Relativity Space conducts a pressure test of a 3D printed tank.
Relativity Space passed a key milestone toward its goal of launching a rocket that is almost entirely 3D-printed.
The Los Angeles-based space start-up conducted a series of tests in December using a 3D-printed tank, which the company increasingly pressurized until it burst.
“It’s a pretty big deal to show that the materials actually work and the manufacturing process actually works,” Relativity CEO Tim Ellis told CNBC on Monday.
Ellis explained that “the point is to figure out what pressure the vessel actually holds.” While the tank was a fifth the size of the one that will be used for Relativity’s Terran 1 rocket, it was structurally representative of the pressures and stress that it would undergo during a launch.
Relativity co-founder and CTO Jordan Noone stands next to one of the company’s Stargate 3D printers.
The burst pressurization tests helped the company verify its ambitious 3D-printing approach to building rockets, as well as the materials it’s using. Ellis said the tank burst at about “10% more than the requirements with the safety factor” needed for a launch.
“It’s definitely sufficient for the whole launch vehicle,” Ellis said, adding that “we’ve got two years to keep making it better.”
Relativity growing despite coronavirus crisis
Relativity’s rocket development is still on track for its first launch in 2021, Ellis noted, despite the coronavirus pandemic that’s begun causing delays within the space industry. While the company’s rocket engine test program has been “delayed the most,” due to NASA’s Stennis center largely shutting down, Ellis said that overall Relativity has been able to continue moving forward. That’s in large part because of Relativity’s unique approach to manufacturing.
“There’s just fewer processes and way fewer supply chain steps, because almost everything is made from very limited raw materials, like our whole rocket structure. All of the engine and the other auxiliary structure components are made from just two raw materials, so it’s a very simple supply chain,” Ellis said.
Additionally, Ellis said Relativity is “in a really good cash position” to weather the crisis, given that it raised $140 million in October. Relativity’s investors include Social Capital, Playground Global, Y Combinator, Bond Capital, Jared Leto and Mark Cuban.
“We are not planning any layoffs and are actually accelerating our hiring,” Ellis said. “We’ve actually done well over a dozen either new hires or on boarding people remotely via Zoom during this time.”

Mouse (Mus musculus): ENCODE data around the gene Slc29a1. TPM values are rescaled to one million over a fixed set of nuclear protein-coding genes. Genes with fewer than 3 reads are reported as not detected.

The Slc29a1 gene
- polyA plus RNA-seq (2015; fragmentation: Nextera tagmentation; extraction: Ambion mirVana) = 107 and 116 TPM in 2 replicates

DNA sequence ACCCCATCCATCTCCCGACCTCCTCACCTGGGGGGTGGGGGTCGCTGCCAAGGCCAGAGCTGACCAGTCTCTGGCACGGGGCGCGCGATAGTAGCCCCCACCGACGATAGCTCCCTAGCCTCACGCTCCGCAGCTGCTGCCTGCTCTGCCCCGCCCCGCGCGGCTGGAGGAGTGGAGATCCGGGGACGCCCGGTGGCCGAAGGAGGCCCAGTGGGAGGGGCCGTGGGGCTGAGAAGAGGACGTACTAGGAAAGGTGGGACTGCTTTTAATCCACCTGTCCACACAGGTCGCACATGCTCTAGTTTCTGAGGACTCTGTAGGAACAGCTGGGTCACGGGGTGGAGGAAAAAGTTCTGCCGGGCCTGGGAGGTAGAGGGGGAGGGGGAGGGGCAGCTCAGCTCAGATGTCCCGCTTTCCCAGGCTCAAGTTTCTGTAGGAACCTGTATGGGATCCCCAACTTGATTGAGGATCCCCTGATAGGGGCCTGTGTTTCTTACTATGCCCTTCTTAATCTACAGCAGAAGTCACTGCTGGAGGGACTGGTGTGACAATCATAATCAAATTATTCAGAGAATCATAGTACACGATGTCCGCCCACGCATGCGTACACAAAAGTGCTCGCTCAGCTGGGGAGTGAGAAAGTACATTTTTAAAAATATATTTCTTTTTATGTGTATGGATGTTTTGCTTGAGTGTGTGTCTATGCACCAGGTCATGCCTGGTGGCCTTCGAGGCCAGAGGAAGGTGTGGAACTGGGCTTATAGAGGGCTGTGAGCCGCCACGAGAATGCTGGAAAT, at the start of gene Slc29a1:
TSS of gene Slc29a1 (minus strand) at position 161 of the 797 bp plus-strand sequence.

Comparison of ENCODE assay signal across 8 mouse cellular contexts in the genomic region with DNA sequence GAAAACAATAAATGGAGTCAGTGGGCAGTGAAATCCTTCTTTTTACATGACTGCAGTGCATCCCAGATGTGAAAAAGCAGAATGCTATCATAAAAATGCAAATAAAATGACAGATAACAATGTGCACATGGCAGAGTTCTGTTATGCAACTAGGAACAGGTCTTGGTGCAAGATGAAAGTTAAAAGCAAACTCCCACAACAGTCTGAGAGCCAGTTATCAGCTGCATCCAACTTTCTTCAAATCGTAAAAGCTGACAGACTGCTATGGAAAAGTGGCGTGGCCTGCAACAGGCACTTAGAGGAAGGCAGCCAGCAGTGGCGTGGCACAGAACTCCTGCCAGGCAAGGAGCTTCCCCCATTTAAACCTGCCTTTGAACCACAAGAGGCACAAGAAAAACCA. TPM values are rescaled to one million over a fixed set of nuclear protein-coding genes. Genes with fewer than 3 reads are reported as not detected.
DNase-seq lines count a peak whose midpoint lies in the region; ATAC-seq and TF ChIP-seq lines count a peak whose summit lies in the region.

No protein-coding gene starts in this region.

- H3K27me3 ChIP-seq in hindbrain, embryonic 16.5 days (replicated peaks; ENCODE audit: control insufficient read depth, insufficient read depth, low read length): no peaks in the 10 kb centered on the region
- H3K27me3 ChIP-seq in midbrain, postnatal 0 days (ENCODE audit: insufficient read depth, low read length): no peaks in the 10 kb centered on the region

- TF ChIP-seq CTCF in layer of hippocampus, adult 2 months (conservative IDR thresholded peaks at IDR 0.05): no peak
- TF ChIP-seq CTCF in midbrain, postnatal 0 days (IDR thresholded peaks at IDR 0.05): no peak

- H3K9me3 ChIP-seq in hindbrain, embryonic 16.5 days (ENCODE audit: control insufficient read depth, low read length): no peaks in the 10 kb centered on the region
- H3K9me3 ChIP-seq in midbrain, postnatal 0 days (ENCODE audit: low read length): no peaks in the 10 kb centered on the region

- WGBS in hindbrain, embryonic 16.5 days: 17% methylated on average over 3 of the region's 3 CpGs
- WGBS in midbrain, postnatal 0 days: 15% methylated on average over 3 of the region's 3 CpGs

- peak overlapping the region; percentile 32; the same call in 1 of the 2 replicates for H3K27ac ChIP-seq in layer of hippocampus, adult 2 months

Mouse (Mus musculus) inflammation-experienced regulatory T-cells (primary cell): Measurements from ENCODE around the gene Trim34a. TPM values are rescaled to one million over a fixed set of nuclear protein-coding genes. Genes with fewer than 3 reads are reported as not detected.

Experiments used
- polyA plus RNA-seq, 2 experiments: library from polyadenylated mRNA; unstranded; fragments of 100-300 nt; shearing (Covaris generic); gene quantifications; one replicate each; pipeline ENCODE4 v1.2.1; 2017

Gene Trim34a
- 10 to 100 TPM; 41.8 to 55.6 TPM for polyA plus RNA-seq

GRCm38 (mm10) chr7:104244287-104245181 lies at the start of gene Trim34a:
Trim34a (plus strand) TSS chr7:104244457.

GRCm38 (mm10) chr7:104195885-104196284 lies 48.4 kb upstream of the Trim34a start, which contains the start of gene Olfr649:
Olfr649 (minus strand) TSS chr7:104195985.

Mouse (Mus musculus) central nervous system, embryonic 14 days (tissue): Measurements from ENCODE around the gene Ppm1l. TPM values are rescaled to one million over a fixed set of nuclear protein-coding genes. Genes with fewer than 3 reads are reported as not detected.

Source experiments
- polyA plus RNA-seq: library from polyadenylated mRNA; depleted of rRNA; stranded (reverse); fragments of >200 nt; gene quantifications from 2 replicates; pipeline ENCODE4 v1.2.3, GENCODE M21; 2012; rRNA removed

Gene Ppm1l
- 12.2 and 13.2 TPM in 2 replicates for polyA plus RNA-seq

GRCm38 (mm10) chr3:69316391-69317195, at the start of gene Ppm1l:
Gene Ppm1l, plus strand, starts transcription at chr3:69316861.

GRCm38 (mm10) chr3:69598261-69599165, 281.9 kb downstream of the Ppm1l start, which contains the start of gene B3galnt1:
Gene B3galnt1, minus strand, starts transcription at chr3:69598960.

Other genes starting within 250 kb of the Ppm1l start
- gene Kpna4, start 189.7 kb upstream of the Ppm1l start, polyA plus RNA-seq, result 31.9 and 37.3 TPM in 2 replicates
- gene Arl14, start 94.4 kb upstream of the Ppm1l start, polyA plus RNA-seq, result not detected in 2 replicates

His company began telling the majority of its workforce of more than 150 employees to stay home the first week of March. But the company has been able to keep development moving forward, as Ellis said Relativity has had all four its “Stargate” printers running during this time.
“We have one person per building operating printers right now,” Ellis said.
Relativity in February secured a new headquarters in Long Beach, California, which Ellis said most of the company will be moved into by the end of July, with “the whole facility operational by the end of this year.”
Relativity co-founder and CEO Tim Ellis stands next to a 3D printed part of the company’s Terran 1 rocket, with two of the Stargate printers visible in the foreground.
As for Relativity’s backlog of customers, Ellis said that the company continues to see “just as much demand, if not more, than we’ve ever had,” including for a new “large customer” the company is working on closing a deal with soon.
Ellis said he agreed with the analysis offered by Rocket Lab CEO Peter Beck that funding during the crisis should be prioritized for companies that are building spacecraft, rather than those that are building rockets.
“I think it’s far more impactful for companies to have more government payloads to launch,” Ellis said. “If there’s more money going to these satellite programs then [there’s more that] launch companies like Relativity and others can potentially bid on and win.”
Relativity is building the “first stage” structures for its Terran 1 rocket, which Ellis said will pair with a full-size engine on an already build “second stage” structure. The company’s next major milestone will be “an integrated stage test” later this year, Ellis added.
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